Director Daniel Stamm and the screenwriters Huck Botko and Andrew Gurland do a fine job building Cotton's character up. Likewise, Fabian is completely solid in his portrayal here. Cotton is a character you sympathize with. You understand why he does what he does and why he feels he must come clean to the world about it. Even if you don't agree with his motives, you still have no qualms understanding them.
The real horrors come later as Cotton and the film crew travel to the titular last exorcism. It involves a young girl living with her father and brother deep in the back woods of Louisiana. They are a particularly devout family, so they have are fully in Cotton's hold as he goes through the motions of performing the exorcism on the girl. Then, after everything seems to go as planned, the real horrors begin.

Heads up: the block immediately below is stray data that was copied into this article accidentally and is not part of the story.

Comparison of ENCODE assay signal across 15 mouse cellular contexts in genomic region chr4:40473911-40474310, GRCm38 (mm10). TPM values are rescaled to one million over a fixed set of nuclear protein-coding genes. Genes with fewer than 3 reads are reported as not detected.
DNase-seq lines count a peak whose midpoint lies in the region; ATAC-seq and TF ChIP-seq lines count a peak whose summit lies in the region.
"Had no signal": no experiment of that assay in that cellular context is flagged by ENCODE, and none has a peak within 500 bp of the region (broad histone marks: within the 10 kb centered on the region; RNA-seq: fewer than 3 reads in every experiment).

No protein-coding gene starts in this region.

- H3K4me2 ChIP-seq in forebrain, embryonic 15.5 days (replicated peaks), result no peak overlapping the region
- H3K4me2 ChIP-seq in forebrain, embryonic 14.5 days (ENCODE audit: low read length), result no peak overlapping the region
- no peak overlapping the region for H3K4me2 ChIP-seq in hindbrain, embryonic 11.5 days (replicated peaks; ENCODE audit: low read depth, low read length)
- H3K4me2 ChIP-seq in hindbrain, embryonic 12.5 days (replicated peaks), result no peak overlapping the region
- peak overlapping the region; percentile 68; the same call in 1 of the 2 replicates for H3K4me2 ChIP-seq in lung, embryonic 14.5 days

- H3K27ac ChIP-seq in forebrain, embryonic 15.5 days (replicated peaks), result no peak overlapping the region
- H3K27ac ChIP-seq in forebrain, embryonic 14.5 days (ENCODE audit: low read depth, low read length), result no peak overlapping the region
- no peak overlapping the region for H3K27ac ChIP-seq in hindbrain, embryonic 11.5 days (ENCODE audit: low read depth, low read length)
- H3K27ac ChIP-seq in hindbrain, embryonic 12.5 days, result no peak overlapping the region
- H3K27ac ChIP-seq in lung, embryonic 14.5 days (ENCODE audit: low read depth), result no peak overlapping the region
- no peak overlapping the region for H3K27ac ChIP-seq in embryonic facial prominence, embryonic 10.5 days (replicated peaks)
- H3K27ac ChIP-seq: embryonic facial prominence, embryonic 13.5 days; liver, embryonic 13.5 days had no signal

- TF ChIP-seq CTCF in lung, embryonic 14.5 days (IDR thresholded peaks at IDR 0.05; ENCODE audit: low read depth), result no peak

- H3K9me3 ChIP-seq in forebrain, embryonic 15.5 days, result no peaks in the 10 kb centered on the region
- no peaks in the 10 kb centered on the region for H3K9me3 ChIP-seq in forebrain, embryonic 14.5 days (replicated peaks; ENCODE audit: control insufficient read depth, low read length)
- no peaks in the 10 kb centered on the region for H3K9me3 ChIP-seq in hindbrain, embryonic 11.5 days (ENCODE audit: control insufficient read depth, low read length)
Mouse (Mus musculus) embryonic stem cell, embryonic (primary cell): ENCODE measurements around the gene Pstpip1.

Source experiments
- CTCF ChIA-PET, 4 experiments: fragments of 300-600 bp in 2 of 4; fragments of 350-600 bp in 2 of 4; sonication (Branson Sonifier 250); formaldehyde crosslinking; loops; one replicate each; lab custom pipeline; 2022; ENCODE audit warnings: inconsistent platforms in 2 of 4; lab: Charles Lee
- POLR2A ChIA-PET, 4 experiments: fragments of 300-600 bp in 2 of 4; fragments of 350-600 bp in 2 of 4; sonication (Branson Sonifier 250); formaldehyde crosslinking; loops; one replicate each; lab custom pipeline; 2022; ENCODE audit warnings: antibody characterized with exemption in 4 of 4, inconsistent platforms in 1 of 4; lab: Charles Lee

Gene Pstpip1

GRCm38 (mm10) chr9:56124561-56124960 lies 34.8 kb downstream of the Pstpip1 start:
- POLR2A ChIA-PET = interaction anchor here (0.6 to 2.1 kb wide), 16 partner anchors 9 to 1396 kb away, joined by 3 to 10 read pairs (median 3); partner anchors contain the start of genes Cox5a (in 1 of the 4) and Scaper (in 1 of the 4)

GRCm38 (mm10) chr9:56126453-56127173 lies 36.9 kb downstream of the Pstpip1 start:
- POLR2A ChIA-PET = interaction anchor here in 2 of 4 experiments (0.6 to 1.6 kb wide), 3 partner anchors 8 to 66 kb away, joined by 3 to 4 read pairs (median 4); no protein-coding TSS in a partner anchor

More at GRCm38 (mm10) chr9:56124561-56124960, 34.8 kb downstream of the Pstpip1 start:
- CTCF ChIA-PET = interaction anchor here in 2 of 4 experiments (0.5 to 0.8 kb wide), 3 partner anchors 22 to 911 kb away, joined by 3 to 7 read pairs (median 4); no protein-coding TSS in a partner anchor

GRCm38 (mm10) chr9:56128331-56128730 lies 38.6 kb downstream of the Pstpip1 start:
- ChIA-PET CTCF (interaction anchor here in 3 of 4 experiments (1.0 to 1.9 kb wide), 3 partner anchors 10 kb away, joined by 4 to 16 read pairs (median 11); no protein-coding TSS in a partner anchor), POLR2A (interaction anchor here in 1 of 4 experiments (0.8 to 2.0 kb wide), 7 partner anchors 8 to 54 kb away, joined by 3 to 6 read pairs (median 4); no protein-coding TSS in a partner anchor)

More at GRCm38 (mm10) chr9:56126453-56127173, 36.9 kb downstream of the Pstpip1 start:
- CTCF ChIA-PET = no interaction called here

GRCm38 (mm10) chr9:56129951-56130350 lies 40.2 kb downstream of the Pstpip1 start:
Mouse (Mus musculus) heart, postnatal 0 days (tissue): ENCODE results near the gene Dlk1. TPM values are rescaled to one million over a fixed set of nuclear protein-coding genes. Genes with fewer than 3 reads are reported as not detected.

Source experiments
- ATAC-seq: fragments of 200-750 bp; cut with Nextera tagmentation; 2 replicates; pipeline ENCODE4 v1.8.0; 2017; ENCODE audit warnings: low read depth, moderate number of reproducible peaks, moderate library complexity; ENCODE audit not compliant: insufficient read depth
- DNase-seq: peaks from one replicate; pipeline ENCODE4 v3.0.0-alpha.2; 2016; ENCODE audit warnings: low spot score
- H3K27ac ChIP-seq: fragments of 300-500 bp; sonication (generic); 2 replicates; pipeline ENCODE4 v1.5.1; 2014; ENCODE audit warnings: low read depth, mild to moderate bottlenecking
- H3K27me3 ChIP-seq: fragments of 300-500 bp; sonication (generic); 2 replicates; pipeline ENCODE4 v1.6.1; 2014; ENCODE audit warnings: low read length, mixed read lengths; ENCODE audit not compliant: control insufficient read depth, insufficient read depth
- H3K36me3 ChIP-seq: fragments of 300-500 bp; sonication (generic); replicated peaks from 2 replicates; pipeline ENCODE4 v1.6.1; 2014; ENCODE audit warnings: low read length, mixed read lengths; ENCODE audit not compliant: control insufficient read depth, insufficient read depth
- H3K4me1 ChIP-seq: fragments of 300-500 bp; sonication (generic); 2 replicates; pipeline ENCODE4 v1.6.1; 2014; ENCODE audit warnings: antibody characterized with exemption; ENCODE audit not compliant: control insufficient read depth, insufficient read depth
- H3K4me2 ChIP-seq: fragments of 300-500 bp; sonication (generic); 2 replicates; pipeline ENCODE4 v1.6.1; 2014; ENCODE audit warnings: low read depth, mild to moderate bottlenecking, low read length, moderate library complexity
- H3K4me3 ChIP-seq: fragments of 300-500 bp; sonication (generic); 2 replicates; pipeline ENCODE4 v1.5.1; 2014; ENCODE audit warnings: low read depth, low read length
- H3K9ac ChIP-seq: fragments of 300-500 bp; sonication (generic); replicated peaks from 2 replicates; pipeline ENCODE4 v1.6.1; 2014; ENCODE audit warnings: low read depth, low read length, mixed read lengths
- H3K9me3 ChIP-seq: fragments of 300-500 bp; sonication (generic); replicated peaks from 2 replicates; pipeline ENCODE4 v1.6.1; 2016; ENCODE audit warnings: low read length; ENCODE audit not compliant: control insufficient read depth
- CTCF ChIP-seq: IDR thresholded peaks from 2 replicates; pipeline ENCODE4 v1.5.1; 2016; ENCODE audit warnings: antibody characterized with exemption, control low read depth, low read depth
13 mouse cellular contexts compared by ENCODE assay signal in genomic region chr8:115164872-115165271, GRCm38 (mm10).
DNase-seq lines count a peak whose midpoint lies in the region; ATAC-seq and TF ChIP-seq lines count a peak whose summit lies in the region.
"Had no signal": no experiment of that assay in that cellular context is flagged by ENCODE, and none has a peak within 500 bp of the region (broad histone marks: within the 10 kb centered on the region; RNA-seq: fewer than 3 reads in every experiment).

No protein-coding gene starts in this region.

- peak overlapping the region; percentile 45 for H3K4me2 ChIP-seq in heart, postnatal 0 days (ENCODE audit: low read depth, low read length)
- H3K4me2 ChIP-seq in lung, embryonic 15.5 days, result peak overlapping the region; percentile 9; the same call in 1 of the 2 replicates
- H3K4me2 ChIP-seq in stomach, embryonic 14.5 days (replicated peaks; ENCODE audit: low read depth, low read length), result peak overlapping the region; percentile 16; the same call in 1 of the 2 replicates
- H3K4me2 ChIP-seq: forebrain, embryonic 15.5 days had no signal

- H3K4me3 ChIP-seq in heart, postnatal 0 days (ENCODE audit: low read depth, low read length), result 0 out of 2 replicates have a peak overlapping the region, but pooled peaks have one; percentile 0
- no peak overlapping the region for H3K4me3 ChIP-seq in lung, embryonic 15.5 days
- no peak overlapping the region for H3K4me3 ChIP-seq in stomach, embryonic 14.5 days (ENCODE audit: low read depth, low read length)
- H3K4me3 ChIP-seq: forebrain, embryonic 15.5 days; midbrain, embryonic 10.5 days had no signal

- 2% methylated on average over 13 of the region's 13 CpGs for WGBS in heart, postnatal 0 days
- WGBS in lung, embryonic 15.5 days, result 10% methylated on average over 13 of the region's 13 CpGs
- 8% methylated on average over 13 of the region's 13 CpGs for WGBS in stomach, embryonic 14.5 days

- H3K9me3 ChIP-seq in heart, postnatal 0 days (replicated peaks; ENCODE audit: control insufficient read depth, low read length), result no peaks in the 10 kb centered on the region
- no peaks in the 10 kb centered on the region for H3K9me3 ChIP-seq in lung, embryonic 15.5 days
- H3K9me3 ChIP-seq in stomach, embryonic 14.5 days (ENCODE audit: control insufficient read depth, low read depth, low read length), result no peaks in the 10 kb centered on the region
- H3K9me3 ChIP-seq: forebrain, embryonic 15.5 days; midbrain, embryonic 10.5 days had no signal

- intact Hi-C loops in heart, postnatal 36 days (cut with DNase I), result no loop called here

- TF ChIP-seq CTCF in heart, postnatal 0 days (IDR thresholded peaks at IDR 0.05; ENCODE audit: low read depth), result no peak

The Last Exorcism is a horror film that utilizes both the commonplace jump scares but also one that builds a terrific atmosphere. The setting is muggy. The homes are the broken down homes of Louisiana you might see sitting in the tall grass as you travel the back roads of the deep South. It all feels real, so, once the scares begin, whether you know full well it is all made up or not, you are left unnerved and unsure of what is about to happen next.
Stamm and crew continuously move the story forward. It never gets bogged down in a swamp of needless exposition or revisiting of the same scare over and over again. Very early into the last half of the film, we realize full well the dangers involved in staying in the house and who the culprit is behind those dangers. In one of the film's more terrifying moments, the young girl, played to unsettling effect by Ashley Bell, takes the crew's camera with her on one of her late night escapades. What transpires is entirely horrifying yet cleverly shot in what it shows, what it doesn't show, what it keeps in full focus, and what it lets stay blurred out just enough. It's without a doubt the scariest moment of a film filled with heart-pounding terrors.